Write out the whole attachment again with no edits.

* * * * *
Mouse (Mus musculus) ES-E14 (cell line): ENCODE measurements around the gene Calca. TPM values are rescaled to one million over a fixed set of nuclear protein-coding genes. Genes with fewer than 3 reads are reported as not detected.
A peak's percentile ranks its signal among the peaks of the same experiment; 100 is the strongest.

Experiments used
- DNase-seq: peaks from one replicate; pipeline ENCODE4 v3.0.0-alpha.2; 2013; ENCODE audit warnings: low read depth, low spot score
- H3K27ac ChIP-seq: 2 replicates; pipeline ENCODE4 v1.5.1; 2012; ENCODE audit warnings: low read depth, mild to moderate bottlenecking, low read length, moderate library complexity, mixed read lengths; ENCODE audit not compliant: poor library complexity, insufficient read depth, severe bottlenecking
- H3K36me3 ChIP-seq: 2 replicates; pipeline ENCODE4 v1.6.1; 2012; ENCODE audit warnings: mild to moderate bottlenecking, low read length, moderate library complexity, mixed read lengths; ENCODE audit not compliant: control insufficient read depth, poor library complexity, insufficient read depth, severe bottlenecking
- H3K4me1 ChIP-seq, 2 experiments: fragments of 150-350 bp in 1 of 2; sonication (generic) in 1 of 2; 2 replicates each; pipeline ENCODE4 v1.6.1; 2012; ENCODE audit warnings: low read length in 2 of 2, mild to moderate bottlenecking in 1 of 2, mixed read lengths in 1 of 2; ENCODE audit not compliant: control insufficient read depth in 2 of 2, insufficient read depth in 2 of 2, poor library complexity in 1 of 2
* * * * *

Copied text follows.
Mouse (Mus musculus) ES-E14 (cell line): ENCODE measurements around the gene Calca. TPM values are rescaled to one million over a fixed set of nuclear protein-coding genes. Genes with fewer than 3 reads are reported as not detected.
A peak's percentile ranks its signal among the peaks of the same experiment; 100 is the strongest.

Experiments used
- DNase-seq: peaks from one replicate; pipeline ENCODE4 v3.0.0-alpha.2; 2013; ENCODE audit warnings: low read depth, low spot score
- H3K27ac ChIP-seq: 2 replicates; pipeline ENCODE4 v1.5.1; 2012; ENCODE audit warnings: low read depth, mild to moderate bottlenecking, low read length, moderate library complexity, mixed read lengths; ENCODE audit not compliant: poor library complexity, insufficient read depth, severe bottlenecking
- H3K36me3 ChIP-seq: 2 replicates; pipeline ENCODE4 v1.6.1; 2012; ENCODE audit warnings: mild to moderate bottlenecking, low read length, moderate library complexity, mixed read lengths; ENCODE audit not compliant: control insufficient read depth, poor library complexity, insufficient read depth, severe bottlenecking
- H3K4me1 ChIP-seq, 2 experiments: fragments of 150-350 bp in 1 of 2; sonication (generic) in 1 of 2; 2 replicates each; pipeline ENCODE4 v1.6.1; 2012; ENCODE audit warnings: low read length in 2 of 2, mild to moderate bottlenecking in 1 of 2, mixed read lengths in 1 of 2; ENCODE audit not compliant: control insufficient read depth in 2 of 2, insufficient read depth in 2 of 2, poor library complexity in 1 of 2